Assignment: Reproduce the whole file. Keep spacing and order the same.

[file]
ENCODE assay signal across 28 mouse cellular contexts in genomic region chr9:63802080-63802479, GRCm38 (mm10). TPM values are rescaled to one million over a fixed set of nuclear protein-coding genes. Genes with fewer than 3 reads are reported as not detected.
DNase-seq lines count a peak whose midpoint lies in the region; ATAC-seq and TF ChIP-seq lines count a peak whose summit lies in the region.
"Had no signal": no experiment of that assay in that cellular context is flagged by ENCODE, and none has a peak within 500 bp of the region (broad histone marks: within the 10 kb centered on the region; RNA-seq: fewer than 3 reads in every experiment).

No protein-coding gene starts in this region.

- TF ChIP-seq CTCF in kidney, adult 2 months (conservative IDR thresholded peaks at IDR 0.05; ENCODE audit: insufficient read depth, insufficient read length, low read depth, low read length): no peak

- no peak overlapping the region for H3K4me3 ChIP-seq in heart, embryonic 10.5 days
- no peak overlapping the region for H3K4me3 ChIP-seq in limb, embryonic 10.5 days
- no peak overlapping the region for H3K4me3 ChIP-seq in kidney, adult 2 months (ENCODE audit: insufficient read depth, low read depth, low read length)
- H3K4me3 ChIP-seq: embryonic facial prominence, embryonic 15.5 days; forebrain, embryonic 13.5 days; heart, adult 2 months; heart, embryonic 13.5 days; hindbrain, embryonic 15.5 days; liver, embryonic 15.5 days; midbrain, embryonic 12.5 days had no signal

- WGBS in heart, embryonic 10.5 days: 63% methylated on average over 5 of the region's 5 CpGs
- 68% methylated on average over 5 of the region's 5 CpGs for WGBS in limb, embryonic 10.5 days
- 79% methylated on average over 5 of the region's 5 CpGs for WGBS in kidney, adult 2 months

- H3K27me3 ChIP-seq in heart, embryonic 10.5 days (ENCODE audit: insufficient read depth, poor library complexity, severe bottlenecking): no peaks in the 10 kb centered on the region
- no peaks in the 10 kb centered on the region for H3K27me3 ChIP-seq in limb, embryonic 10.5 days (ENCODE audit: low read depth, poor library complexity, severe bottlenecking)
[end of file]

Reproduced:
ENCODE assay signal across 28 mouse cellular contexts in genomic region chr9:63802080-63802479, GRCm38 (mm10). TPM values are rescaled to one million over a fixed set of nuclear protein-coding genes. Genes with fewer than 3 reads are reported as not detected.
DNase-seq lines count a peak whose midpoint lies in the region; ATAC-seq and TF ChIP-seq lines count a peak whose summit lies in the region.
"Had no signal": no experiment of that assay in that cellular context is flagged by ENCODE, and none has a peak within 500 bp of the region (broad histone marks: within the 10 kb centered on the region; RNA-seq: fewer than 3 reads in every experiment).

No protein-coding gene starts in this region.

- TF ChIP-seq CTCF in kidney, adult 2 months (conservative IDR thresholded peaks at IDR 0.05; ENCODE audit: insufficient read depth, insufficient read length, low read depth, low read length): no peak

- no peak overlapping the region for H3K4me3 ChIP-seq in heart, embryonic 10.5 days
- no peak overlapping the region for H3K4me3 ChIP-seq in limb, embryonic 10.5 days
- no peak overlapping the region for H3K4me3 ChIP-seq in kidney, adult 2 months (ENCODE audit: insufficient read depth, low read depth, low read length)
- H3K4me3 ChIP-seq: embryonic facial prominence, embryonic 15.5 days; forebrain, embryonic 13.5 days; heart, adult 2 months; heart, embryonic 13.5 days; hindbrain, embryonic 15.5 days; liver, embryonic 15.5 days; midbrain, embryonic 12.5 days had no signal

- WGBS in heart, embryonic 10.5 days: 63% methylated on average over 5 of the region's 5 CpGs
- 68% methylated on average over 5 of the region's 5 CpGs for WGBS in limb, embryonic 10.5 days
- 79% methylated on average over 5 of the region's 5 CpGs for WGBS in kidney, adult 2 months

- H3K27me3 ChIP-seq in heart, embryonic 10.5 days (ENCODE audit: insufficient read depth, poor library complexity, severe bottlenecking): no peaks in the 10 kb centered on the region
- no peaks in the 10 kb centered on the region for H3K27me3 ChIP-seq in limb, embryonic 10.5 days (ENCODE audit: low read depth, poor library complexity, severe bottlenecking)